Many pastors serving in rural contexts find themselves serving congregations with deep roots. These small town and country churches have history, traditions, and sometimes carry baggage with them. As generations change, pews that once were full of Sunday-morning regulars are looking more and more sparse, and the work of the rural pastor is often a work of revitalization.
For pastors Dan Reed and Eric Phillips, however, the call to rural ministry is a call to planting something new. Instead of reviving ministries that already have roots in a community, Dan and Eric come to their small Pennsylvanian places with seedlings. Both in the second year of rural church-planting, these pastors know as well as anyone that it can be gritty, difficult work – but neither are afraid to roll up their sleeves and dig in.
Harvest Mill Church (Brookville, PA)
Pastor Dan Reed’s call to plant brings him to Harvest Mill Church in Brookville, PA, a small town right off Interstate 80. Both Dan and his wife Heidi grew up in small western PA towns, so when the Lord called them to church planting in 2021, they came in with a love for the people of communities like Brookville. Like every small town, Brookville has a unique character of its own. One example of this is Scripture Rocks Heritage Park, a wooded area where a man lived by himself in the early 1900’s and carved Bible verses into large rocks. The Reeds enjoy taking walks with their four daughters in this park.
Harvest Mill Church began meeting in an old flour mill turned office space in the fall of 2021. By the spring of 2022, the Sunday morning crowd of about 35 had outgrown the mill space, and in September of last year, they moved to meeting in the local high school cafeteria where they continue to meet for worship. In terms of receptivity to the new church, Dan notes that most people in the community are indifferent - something he did not expect as a first time church-planter.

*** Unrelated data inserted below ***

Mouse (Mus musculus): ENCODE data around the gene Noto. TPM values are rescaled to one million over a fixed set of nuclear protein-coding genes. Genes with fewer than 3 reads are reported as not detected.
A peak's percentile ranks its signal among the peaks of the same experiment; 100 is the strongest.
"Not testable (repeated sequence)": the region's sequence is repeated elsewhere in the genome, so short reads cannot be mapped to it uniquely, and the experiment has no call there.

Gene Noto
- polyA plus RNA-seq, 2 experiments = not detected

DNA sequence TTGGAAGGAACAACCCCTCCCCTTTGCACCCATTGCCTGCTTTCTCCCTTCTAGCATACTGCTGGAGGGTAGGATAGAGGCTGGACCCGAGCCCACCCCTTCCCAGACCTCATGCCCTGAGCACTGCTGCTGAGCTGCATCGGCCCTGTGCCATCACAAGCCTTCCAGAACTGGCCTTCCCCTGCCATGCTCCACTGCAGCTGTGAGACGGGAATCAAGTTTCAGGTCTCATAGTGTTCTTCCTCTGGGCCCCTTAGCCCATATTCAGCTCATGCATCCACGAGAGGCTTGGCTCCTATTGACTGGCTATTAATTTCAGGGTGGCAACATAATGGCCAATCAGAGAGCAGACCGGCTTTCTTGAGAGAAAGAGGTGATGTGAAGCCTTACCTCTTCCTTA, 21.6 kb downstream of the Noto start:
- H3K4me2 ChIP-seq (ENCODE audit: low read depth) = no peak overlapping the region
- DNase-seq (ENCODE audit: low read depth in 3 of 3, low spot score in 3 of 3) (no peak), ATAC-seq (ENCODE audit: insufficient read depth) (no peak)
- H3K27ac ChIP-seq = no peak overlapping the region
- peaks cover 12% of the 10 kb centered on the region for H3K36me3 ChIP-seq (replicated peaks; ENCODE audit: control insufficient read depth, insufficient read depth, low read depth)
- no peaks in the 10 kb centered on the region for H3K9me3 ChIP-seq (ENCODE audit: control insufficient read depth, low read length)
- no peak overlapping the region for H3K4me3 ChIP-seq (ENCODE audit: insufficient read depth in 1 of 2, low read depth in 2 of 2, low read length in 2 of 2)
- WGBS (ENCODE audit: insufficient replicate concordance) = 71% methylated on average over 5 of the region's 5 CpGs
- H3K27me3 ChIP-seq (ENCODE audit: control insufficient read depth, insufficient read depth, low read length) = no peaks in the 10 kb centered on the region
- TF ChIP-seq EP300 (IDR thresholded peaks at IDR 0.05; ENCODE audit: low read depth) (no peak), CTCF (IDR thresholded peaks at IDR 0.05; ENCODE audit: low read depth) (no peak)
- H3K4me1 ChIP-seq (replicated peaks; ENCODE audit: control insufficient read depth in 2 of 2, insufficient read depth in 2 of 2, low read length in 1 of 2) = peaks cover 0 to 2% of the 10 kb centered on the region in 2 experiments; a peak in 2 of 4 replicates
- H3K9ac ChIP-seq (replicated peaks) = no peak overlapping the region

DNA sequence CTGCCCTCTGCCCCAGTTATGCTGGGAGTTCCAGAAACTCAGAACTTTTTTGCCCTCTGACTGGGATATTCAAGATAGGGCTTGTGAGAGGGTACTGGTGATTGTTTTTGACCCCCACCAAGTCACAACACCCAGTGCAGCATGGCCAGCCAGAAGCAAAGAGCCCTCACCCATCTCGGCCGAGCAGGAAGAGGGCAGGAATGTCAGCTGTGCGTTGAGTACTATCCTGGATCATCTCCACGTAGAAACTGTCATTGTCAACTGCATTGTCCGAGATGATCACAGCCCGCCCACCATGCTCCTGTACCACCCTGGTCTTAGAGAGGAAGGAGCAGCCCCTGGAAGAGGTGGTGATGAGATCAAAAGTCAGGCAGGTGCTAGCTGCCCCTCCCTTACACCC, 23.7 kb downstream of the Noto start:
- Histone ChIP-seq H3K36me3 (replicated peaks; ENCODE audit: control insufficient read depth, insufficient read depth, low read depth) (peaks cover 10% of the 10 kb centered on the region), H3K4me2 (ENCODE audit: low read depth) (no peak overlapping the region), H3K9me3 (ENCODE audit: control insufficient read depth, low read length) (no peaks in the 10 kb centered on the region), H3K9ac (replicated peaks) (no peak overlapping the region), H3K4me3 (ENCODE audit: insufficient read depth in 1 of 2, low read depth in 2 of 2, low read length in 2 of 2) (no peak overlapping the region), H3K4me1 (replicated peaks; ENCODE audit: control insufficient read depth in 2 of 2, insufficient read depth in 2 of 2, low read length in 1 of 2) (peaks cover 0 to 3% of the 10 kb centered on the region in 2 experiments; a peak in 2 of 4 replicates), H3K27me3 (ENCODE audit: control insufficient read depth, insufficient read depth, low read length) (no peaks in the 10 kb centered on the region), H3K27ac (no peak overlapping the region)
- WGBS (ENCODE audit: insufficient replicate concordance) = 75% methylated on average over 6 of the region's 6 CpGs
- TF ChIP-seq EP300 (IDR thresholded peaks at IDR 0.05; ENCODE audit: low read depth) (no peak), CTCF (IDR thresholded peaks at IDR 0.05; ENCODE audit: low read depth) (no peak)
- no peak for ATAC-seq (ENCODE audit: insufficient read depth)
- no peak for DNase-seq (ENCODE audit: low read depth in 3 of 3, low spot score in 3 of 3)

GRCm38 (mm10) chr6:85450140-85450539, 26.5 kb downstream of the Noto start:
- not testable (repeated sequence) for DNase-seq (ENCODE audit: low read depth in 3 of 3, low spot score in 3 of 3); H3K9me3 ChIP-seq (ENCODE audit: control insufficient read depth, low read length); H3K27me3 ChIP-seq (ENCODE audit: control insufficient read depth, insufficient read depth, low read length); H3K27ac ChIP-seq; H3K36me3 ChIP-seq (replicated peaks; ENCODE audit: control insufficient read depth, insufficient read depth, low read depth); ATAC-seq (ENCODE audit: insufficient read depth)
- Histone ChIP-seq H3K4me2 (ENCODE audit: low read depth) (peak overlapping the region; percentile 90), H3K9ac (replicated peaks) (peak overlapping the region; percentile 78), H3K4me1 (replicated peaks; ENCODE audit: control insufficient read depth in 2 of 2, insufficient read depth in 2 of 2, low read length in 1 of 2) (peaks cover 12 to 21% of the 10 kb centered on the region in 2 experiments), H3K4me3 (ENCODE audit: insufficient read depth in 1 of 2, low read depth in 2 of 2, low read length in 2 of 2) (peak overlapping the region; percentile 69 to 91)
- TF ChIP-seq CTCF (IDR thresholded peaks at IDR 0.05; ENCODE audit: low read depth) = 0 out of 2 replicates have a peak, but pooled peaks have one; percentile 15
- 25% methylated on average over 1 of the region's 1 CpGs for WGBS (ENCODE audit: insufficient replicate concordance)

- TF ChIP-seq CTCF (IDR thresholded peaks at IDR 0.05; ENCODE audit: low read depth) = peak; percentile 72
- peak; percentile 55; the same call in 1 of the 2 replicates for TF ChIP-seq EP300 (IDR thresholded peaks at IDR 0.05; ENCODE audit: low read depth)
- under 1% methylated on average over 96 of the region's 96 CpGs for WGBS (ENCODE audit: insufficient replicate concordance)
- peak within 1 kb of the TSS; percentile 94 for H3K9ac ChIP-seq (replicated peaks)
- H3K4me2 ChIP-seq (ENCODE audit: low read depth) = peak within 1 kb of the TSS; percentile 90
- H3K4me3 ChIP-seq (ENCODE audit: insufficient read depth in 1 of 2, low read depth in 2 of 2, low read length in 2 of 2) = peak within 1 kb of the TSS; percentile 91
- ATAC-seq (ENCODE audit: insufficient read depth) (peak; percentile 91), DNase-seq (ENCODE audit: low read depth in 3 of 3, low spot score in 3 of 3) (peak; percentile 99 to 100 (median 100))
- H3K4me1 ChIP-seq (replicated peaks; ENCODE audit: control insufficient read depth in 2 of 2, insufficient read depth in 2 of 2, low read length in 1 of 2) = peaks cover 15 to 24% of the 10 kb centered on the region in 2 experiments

Yet, Harvest Mill continues to persevere in creating a presence in the community by looking for outreach opportunities. At the community’s main summer event, the Laurel Festival, they passed out free snow cones. They also put on their own events, like “Moms vs. Sons,” which is a fun night of competitive games for boys in grades K-6 and their moms. Held at the local YMCA, it was such a big hit the first year that the church was asked to make it an annual event.
As Harvest Mill continues to grow and have a presence in Brookville, Dan says that they “feel a need for more people who share their vision for missional disciple-making and would be willing to share the load of leadership.” Harvest Mill is praying as a church for five more “everyday missionaries” to join their community over the next year.
Redeemer Anglican (Franklin, PA)
Meanwhile, in Franklin, PA, Pastor Eric Phillips finds himself in the second year of church planting at Redeemer Anglican Church. Redeemer began with three families from the planting parish of Grace Anglican Church (Grove City, PA). A year and a half into holding public worship in Franklin, Sunday morning attendance now averages around 30 people.
Franklin, once a booming oil town, now holds lots of opportunities for Gospel ministry. Though there are plenty of churches in the area, nearly 70% of the population remains unconnected to a faith community – less than the national average. The heart behind Redeemer is thus creating what Eric describes as a “stable outpost for the Gospel” in Franklin - a place where the Gospel is central and people find true Christian community.
A great encouragement to Eric in this work is taking on what he calls a “parish-minded approach to ministry,” a mentality he draws from the Anglican tradition. Traditionally, local congregations were termed “parishes.” A parish was not just the church in a given town, but rather referred to a small geographical region where a presbyter or priest was called to minister.